Or more likely because noone else could get their arses out of bed in time ?
Robert Durran - on 22 Nov 2016
In reply to MusicalMountaineer:

........ when it's covered in crampon scratches.
ianstevens - on 22 Nov 2016
In reply to GrahamD and Rog Wilko:

It doesn't take more than about 3 hours to climb three or four pitches (most classic rock routes are under this I believe?) so what's the need for an early start?

Rog Wilko - no prejudices, just observations. I appreciate that one man's romp is another's metaphorical Everest.
GrahamD - on 22 Nov 2016
In reply to ianstevens:

> It doesn't take more than about 3 hours to climb three or four pitches (most classic rock routes are under this I believe?) so what's the need for an early start?


So as not to get stuck behind the cow belled bumblies, perhaps ?
ianstevens - on 22 Nov 2016
In reply to GrahamD:

> So as not to get stuck behind the cow belled bumblies, perhaps ?

I'd still rather enjoy a lie-in and some lightly poached eggs beforehand. They probable get up earlier than me anyway, even when I try and beat them.
Mike-W-99 on 22 Nov 2016
In reply to ianstevens:

> Polish, queues on a sunny day, and other teams carting cowbells around.

You'd be pretty disappointed to turn up below squareface and find a team on it.
ianstevens - on 22 Nov 2016
In reply to Mike-W-99:

> You'd be pretty disappointed to turn up below squareface and find a team on it.

Indeed - but most of the classic rock routes I've done are in Wales.
abseil on 22 Nov 2016
In reply to MusicalMountaineer:

Clean rock, good or excellent line, interesting moves [and I think a sense of history adds a bit too].
baron - on 22 Nov 2016
In reply to nocker:
Is 3) actually The Cracks?
Sorry for being pedantic!
Pursued by a bear - on 22 Nov 2016
In reply to Mike-W-99:

I thought much the same about Gillercombe Buttress one November Saturday many years ago, after an early start when the cold lashing rain turned to sleet on the walk in from Honister. We were third in the queue and by the time we finished the air was full of wet flakes of snow and my fingers were almost too cold to undo the knots.

And we were at the back of a fairly long queue, admittedly after a leisurely start and on a sunny May Bank Holiday Saturday, when we climbed Agag's Groove. But the following day on Archer Ridge, we had the crag to ourselves. Can't remember ever queuing for Grooved Arete either, but that's usually because it's followed a route on the Milestone Buttress. But I think the only time I haven't had to wait for others before climbing Hope was the first time I did it in, admittedly, pretty poor weather.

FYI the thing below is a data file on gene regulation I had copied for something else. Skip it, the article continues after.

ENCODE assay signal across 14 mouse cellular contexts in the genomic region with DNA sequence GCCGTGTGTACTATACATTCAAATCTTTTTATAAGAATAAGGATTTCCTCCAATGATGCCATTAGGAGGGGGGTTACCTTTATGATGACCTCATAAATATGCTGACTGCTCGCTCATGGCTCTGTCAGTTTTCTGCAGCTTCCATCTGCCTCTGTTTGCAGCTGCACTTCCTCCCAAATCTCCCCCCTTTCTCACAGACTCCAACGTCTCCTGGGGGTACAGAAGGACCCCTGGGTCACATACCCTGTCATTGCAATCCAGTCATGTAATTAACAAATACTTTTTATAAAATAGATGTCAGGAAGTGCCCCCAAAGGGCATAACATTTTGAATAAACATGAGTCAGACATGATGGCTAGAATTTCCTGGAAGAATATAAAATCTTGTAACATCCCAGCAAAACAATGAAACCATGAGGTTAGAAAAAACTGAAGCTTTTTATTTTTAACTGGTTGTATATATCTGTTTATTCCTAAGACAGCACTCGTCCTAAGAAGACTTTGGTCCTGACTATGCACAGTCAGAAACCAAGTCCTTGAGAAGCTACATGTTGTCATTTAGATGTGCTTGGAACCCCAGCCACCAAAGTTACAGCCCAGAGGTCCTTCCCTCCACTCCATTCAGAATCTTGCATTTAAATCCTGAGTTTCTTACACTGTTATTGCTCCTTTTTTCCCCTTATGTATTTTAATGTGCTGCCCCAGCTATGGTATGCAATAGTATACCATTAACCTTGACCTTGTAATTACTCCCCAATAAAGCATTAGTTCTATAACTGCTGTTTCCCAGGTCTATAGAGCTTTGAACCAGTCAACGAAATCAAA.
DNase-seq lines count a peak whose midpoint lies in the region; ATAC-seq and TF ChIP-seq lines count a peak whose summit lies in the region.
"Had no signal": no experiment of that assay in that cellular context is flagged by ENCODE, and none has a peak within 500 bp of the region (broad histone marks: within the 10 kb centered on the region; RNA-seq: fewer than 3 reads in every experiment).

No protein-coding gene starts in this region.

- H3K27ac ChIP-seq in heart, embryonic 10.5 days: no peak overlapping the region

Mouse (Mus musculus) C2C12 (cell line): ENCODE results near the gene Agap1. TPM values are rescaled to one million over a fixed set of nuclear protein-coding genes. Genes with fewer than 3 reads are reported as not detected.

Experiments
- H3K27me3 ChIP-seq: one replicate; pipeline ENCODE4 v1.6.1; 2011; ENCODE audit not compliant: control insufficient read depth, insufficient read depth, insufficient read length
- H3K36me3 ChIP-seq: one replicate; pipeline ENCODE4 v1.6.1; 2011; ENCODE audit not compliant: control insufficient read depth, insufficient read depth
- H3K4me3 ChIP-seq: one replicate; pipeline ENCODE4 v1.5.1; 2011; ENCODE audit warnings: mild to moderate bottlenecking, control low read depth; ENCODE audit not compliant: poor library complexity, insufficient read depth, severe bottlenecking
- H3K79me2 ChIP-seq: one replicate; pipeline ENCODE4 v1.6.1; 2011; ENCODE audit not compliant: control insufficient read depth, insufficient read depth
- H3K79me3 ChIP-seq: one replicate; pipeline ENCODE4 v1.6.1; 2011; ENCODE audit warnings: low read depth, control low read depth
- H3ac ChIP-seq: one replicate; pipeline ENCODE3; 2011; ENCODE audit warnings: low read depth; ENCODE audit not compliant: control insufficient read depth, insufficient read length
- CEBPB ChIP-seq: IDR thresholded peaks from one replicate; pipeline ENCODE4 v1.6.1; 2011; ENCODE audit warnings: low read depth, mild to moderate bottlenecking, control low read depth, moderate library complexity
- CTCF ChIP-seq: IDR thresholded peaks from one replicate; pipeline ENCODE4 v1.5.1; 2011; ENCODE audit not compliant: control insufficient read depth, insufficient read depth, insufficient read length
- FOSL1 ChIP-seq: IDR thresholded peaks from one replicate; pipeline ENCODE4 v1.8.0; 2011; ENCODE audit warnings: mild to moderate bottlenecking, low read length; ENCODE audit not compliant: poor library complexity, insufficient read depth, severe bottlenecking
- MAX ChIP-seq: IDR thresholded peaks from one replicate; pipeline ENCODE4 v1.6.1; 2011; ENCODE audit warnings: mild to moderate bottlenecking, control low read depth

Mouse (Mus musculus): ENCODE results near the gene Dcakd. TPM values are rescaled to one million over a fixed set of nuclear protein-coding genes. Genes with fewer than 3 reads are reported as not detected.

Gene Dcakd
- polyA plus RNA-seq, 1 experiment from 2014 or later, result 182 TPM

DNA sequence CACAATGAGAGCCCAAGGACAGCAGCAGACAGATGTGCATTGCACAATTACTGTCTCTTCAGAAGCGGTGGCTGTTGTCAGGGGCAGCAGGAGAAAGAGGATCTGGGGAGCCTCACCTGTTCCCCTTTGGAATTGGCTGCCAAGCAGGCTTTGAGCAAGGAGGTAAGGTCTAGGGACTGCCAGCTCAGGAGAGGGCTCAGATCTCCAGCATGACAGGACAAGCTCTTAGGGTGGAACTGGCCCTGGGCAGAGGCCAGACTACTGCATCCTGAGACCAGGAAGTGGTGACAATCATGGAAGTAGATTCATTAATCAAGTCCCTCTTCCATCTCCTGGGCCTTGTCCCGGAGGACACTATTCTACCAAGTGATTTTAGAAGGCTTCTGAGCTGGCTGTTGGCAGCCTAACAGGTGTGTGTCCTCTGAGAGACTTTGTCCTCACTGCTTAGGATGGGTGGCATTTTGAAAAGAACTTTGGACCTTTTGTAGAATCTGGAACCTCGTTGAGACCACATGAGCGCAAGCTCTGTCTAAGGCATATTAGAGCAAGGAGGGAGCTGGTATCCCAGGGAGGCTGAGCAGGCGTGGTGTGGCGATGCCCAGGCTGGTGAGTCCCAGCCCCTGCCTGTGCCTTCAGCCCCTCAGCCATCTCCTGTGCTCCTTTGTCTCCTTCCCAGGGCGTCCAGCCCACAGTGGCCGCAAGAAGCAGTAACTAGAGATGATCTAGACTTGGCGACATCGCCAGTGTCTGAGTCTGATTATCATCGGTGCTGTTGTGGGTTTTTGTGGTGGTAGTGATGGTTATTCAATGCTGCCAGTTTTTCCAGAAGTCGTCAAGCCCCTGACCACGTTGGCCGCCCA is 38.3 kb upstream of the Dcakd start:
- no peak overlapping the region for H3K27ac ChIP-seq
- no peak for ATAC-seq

You pick your route and take your chance...

T.

Simon Caldwell - on 22 Nov 2016
In reply to Mike-W-99:

> You'd be pretty disappointed to turn up below squareface and find a team on it.

On the day we did it there were about 10 other ascents!
But we did Mitre Ridge first so by the time we got there we had it to ourselves

You'd probably be safe to assume no crowds doing the Chasm though, even though it's virtually road-side
Lenin on 22 Nov 2016
In reply to Rog Wilko:

> Just adding to this : ropes of four at least, and usually including someone on their debut climb, moving at less than snail's pace. And somehow these teams always get to the crag first, probably because they know they'll occupy the route for all the daylight hours.

>

I remember walking up to Bowfell Buttress following a group of 3. Now I suspect you know there is a trick to the approach BB, so as if by magic by the time the group we were following arrived, we were gearing up. They were not pleased "because they know they'll occupy the route for all the daylight hours", anyway lucky for them we were doing a different route anyway, which we did, decended, had some butties, then decided to do BB, and still caught them up at the top. Flaming glad we did not follow them up the route.


Mike-W-99 on 22 Nov 2016
In reply to ianstevens:

> Indeed - but most of the classic rock routes I've done are in Wales.

We've done one roadside classic rock tick in wales on a glorious sunny day and no one else on the crag.